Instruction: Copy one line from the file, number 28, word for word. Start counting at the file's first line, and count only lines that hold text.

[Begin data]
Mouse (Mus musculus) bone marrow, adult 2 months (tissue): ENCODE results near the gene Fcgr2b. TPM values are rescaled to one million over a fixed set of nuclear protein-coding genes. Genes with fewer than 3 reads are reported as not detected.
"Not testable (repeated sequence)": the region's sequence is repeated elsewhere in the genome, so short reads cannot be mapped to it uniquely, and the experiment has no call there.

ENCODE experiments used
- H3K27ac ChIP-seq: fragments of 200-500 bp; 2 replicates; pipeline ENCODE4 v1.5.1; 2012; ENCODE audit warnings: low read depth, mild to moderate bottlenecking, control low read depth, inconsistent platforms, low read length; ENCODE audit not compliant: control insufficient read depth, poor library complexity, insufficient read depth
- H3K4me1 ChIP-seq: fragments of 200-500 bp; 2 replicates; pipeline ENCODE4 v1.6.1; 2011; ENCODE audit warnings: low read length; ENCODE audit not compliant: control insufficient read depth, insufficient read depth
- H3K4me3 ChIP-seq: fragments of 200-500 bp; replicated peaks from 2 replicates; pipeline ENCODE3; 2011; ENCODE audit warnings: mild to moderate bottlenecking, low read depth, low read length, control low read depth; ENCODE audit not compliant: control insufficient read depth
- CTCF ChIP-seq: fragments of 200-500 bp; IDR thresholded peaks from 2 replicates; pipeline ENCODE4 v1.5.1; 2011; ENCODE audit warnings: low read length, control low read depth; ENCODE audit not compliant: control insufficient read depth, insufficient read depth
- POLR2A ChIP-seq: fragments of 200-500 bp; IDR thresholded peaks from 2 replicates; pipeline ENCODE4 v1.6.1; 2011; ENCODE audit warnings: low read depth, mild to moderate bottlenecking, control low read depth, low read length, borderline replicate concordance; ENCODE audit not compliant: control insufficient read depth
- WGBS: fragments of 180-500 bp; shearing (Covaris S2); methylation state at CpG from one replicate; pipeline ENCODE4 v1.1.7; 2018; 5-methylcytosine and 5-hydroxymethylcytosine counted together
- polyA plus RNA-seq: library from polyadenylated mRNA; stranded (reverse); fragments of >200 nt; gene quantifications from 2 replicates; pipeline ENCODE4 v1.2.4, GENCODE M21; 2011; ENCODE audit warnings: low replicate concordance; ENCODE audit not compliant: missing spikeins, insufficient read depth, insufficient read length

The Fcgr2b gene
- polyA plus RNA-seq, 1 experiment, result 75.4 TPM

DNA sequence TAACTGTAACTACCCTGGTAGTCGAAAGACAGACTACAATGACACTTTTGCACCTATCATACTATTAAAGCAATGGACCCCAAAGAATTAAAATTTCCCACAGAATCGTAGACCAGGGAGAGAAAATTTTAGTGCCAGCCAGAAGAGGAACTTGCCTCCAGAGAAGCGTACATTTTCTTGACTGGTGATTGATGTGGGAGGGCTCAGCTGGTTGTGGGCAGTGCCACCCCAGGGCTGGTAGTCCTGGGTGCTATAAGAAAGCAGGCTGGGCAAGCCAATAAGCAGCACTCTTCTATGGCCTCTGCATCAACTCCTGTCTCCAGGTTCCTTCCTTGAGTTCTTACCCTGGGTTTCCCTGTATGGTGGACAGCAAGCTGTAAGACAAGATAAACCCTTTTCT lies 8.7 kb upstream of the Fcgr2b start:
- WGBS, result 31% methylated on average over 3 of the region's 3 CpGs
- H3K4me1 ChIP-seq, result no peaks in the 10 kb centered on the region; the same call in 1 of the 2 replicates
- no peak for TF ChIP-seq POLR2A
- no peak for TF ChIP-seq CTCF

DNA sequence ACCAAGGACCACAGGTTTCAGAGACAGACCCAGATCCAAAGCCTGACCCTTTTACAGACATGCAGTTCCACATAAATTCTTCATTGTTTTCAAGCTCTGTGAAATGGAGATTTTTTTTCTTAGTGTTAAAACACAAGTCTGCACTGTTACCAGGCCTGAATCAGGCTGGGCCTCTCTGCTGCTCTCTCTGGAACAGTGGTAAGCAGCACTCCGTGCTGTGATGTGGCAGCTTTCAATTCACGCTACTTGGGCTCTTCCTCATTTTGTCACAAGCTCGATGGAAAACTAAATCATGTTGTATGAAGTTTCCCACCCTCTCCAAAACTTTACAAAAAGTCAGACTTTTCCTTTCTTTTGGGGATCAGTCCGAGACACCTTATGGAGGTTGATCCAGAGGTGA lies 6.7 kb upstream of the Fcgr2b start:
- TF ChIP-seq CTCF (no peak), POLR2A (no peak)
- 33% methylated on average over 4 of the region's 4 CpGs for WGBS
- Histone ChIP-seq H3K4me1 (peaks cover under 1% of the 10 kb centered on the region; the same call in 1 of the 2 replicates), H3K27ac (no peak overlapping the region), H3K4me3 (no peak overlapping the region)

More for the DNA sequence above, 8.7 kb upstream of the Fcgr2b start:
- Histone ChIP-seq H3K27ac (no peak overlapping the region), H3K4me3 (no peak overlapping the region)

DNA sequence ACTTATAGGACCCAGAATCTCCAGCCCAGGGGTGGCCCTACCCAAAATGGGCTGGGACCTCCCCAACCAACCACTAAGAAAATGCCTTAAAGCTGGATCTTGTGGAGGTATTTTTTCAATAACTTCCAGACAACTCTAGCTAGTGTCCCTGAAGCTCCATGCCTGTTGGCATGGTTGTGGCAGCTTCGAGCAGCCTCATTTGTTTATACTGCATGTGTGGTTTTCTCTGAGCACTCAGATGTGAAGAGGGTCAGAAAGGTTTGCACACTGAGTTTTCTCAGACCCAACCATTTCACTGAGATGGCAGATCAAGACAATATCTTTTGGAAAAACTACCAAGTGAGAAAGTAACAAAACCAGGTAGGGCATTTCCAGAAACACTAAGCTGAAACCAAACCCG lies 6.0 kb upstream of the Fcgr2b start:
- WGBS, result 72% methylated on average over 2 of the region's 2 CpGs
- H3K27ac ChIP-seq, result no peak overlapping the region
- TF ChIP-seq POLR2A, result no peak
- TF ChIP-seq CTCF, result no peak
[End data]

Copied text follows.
- TF ChIP-seq CTCF, result no peak